Assessment of vaccination coverage in Diabetic patients: analysis of vaccination coverage for pneumococcus and influenza in the population of Azienda Sanitaria Universitaria Friuli Centrale
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Dipartimento Area Medica, Università degli Studi di Udine, Italy
Dipartimento di Prevenzione Azienda Sanitaria, Universitaria Friuli Centrale, Italy
Publication date: 2023-04-27
Popul. Med. 2023;5(Supplement):A2059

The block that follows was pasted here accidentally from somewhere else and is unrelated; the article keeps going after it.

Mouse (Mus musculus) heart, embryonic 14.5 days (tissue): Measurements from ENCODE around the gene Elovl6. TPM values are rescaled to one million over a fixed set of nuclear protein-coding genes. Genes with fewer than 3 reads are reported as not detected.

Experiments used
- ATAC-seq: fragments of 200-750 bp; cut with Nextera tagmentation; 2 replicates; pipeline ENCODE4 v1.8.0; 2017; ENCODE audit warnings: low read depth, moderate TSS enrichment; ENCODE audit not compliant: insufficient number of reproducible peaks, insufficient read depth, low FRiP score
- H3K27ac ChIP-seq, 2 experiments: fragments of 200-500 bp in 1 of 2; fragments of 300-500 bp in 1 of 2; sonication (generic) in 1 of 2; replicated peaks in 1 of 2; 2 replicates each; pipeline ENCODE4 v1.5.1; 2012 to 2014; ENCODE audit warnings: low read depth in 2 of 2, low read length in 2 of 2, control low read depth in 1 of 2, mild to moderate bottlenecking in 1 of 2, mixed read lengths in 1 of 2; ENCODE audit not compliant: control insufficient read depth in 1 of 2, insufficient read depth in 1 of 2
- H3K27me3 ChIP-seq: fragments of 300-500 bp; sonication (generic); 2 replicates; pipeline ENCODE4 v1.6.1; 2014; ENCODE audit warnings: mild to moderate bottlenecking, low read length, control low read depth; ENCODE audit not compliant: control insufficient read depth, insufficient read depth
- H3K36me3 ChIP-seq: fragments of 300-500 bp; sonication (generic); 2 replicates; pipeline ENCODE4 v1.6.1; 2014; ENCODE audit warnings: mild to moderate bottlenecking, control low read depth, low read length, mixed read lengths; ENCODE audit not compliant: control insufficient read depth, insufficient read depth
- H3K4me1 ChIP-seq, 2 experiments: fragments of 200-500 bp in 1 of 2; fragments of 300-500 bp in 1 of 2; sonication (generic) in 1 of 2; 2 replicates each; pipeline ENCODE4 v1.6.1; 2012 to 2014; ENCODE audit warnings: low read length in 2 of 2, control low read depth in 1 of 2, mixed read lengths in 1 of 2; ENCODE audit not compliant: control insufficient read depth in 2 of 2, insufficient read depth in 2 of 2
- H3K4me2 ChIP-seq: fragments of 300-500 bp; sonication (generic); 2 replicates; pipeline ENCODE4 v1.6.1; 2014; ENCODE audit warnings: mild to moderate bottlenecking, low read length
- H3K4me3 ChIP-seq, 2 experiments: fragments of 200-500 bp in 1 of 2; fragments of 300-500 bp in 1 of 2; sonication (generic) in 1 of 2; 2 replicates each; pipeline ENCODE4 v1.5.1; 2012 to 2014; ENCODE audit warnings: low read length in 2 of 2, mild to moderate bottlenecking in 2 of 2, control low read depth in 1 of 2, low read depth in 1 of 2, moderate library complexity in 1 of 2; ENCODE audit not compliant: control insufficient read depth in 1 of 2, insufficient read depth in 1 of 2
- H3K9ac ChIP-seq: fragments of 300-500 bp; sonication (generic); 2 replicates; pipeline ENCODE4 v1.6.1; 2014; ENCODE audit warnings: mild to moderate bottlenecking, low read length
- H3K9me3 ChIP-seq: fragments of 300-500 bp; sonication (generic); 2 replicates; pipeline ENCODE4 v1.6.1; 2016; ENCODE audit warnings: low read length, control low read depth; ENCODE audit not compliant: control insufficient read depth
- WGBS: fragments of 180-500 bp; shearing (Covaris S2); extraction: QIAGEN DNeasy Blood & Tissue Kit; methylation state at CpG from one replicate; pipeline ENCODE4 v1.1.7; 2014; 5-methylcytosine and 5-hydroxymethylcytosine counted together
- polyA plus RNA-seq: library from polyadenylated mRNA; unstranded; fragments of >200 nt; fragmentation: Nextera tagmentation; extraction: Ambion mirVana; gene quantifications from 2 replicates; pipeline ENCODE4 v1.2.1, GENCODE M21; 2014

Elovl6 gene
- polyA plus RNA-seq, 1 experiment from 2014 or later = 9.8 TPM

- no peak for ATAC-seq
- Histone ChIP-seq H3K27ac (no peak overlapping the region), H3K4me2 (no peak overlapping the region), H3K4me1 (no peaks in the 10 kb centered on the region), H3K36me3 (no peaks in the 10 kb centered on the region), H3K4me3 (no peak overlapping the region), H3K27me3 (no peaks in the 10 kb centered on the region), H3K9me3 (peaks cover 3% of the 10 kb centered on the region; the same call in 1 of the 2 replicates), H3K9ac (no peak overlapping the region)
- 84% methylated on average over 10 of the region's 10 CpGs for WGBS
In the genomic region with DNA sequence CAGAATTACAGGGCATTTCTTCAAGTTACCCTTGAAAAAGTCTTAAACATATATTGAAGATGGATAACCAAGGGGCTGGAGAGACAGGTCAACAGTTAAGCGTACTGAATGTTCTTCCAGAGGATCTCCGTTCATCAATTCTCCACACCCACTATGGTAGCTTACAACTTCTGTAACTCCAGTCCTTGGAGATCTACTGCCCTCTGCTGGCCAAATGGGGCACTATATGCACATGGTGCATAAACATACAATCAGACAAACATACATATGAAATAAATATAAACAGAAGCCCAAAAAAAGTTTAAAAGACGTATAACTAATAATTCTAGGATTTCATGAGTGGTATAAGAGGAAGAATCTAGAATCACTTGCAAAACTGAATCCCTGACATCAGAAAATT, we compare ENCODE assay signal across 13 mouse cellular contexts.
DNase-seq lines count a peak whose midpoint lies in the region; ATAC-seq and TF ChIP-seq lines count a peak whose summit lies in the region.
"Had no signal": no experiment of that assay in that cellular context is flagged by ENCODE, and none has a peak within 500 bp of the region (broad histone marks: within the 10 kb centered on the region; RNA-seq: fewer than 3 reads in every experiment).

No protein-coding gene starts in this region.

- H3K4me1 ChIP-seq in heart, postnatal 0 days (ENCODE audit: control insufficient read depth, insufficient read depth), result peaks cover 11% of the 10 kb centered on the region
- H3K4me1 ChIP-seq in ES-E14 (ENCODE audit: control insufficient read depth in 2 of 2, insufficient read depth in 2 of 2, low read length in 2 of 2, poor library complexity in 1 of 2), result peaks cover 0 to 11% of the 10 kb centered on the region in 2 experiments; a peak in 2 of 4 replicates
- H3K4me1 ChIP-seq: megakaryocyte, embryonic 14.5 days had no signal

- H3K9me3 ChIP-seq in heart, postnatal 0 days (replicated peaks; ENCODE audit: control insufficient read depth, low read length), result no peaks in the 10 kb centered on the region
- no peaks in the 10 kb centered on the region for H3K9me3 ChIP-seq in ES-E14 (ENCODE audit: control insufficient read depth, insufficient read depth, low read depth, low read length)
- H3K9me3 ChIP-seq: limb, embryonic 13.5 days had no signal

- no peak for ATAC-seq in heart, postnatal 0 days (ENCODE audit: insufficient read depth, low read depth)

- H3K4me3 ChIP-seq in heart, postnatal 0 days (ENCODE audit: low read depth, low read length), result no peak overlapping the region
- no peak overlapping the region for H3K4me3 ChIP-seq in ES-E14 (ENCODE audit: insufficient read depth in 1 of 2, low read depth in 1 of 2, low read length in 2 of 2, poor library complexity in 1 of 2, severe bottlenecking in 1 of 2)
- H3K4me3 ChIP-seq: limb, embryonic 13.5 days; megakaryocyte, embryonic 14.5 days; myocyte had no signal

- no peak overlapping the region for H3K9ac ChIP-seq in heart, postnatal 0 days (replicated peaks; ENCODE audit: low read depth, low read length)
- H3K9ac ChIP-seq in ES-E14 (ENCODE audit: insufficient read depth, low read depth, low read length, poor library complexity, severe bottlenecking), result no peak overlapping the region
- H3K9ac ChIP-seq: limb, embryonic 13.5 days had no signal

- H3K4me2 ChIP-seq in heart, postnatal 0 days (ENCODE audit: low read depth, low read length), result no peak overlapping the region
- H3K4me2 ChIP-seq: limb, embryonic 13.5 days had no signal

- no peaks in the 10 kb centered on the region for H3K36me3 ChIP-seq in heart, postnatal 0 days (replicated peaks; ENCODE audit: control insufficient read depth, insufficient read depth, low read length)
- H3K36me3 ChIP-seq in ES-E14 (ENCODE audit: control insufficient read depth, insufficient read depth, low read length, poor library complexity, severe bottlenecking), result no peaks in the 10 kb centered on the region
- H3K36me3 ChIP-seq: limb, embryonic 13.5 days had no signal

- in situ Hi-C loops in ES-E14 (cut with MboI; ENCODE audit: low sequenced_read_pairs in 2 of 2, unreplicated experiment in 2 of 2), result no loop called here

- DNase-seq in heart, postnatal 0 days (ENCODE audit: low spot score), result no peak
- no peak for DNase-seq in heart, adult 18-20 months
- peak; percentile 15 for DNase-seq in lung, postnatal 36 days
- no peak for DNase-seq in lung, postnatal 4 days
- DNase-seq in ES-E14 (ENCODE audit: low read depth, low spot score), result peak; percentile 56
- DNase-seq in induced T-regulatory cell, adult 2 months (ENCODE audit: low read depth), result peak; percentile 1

Background and Objective: A diabetic patient has an increased risk of developing invasive infectious diseases caused by micro-organisms such as Influenza Virus and Streptococcus Pneumoniae or serious complications. This risk can be drastically reduced through vaccination. Preventing infectious diseases through vaccinations is a milestone of public health; hence it is essential to investigate vaccination coverage in our target population. The main objective of our study is to analyze the adherence to anti-influenza and anti-pneumococcal vaccinations in the diabetic patient population. Secondly, the coverage of vaccines between age groups was examined with particular attention to completed and partial vaccination courses. Methods: The population was analyzed through the interrogation of the Regional Epidemiological Repository and subsequent analysis. Diabetics residents from 01/01/2002 to 30/04/2022 were studied. Results: The statistical analysis of diabetic patients (32 500 subjects) highlights a full pneumococcal vaccination coverage (sequential schedule) of 16.46%; partial coverage tantamount to 36.75% and 46.79% of patients not vaccinated for Pneumococcus. On the subject of influenza coverage in the target population, we see a complete coverage (annual vaccination carried out) of 47.25%; partial (at least one vaccination from the date of diagnosis) equal to 31.2% and 21.55% of subjects are not vaccinated at all for influenza. It also emerges that 5% of diabetic patients have no known vaccination history in the regional vaccine service. Conclusions: Our analysis underlines that a considerable part of the target population does not have adequate protection from the disease because 83.54% of patients have a partial or absent course against Pneumococcus and 52.75% of cases have a partial or absent course against influenza. Our study will continue by evaluating the impact of COVID-19 pandemic on our target vaccination coverage. In conclusion, it is considered essential to undertake mop-up and catch-up strategies to implement the current coverage in the diabetic population.
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